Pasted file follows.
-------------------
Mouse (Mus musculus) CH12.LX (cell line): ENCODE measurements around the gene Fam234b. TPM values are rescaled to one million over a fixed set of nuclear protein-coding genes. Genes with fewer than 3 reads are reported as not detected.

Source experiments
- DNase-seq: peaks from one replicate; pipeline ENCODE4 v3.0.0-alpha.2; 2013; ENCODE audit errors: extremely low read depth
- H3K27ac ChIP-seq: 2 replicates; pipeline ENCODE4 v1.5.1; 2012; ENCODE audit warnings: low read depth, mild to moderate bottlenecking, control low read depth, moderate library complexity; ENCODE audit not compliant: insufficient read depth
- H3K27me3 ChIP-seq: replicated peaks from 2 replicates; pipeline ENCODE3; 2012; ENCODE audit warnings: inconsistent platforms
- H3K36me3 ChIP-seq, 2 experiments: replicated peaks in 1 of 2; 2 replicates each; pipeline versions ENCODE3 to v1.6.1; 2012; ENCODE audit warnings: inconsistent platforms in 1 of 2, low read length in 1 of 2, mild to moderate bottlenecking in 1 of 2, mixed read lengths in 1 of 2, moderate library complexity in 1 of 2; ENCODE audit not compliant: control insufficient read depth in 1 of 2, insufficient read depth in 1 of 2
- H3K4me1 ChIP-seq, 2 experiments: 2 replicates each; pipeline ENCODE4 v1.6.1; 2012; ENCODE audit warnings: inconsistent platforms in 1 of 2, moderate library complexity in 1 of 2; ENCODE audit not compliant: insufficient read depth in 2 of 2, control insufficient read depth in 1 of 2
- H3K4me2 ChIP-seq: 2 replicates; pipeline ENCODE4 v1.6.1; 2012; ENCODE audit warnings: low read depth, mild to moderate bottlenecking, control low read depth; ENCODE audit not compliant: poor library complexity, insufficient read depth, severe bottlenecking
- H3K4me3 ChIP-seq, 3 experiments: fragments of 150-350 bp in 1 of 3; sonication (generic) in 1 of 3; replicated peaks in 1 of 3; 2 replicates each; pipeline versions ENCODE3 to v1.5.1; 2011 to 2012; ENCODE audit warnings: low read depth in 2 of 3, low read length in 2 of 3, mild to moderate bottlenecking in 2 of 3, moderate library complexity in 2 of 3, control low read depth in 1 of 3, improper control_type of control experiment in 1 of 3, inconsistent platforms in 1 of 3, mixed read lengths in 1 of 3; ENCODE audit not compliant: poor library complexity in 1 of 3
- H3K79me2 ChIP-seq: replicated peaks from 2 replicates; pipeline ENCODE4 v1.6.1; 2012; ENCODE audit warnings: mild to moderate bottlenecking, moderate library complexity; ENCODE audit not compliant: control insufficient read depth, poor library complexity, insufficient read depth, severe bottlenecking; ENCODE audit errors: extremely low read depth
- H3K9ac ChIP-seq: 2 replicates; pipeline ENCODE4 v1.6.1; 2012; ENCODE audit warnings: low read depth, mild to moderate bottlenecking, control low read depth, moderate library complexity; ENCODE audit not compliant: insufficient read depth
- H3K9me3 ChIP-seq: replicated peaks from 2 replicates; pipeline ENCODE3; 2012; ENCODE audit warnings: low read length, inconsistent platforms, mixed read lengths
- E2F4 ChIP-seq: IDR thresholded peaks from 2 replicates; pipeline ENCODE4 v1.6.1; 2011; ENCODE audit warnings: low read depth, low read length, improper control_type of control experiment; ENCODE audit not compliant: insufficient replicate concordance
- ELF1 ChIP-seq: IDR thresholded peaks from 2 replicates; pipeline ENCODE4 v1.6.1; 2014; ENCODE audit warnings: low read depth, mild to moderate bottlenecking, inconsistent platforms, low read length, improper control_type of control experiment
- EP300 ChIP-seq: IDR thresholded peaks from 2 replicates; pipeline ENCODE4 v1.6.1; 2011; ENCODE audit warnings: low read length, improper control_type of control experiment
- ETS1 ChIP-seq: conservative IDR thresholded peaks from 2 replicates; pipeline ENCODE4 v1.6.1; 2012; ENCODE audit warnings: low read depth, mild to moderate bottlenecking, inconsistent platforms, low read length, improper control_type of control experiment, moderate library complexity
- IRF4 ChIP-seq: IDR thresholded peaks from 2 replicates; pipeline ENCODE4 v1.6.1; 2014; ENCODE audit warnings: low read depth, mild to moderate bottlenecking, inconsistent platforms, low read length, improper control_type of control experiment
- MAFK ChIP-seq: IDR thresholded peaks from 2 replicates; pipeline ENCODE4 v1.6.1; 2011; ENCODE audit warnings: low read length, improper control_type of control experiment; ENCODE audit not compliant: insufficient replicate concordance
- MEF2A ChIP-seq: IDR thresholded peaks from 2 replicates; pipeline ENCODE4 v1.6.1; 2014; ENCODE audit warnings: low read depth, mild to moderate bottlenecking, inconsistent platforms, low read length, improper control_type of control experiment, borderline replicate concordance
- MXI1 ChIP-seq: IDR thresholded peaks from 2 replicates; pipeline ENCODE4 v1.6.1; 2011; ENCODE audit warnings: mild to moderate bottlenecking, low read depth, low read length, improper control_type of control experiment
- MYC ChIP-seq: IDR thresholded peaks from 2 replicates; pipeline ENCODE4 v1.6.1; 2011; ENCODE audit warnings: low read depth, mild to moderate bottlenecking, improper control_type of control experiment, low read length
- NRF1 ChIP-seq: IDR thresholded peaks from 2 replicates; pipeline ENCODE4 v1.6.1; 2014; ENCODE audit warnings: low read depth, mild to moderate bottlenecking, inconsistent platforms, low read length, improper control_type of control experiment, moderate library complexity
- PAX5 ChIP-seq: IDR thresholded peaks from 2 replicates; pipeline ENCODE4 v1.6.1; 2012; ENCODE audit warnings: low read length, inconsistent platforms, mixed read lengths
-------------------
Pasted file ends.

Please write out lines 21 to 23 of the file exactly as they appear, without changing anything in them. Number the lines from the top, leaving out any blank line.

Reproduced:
- MYC ChIP-seq: IDR thresholded peaks from 2 replicates; pipeline ENCODE4 v1.6.1; 2011; ENCODE audit warnings: low read depth, mild to moderate bottlenecking, improper control_type of control experiment, low read length
- NRF1 ChIP-seq: IDR thresholded peaks from 2 replicates; pipeline ENCODE4 v1.6.1; 2014; ENCODE audit warnings: low read depth, mild to moderate bottlenecking, inconsistent platforms, low read length, improper control_type of control experiment, moderate library complexity
- PAX5 ChIP-seq: IDR thresholded peaks from 2 replicates; pipeline ENCODE4 v1.6.1; 2012; ENCODE audit warnings: low read length, inconsistent platforms, mixed read lengths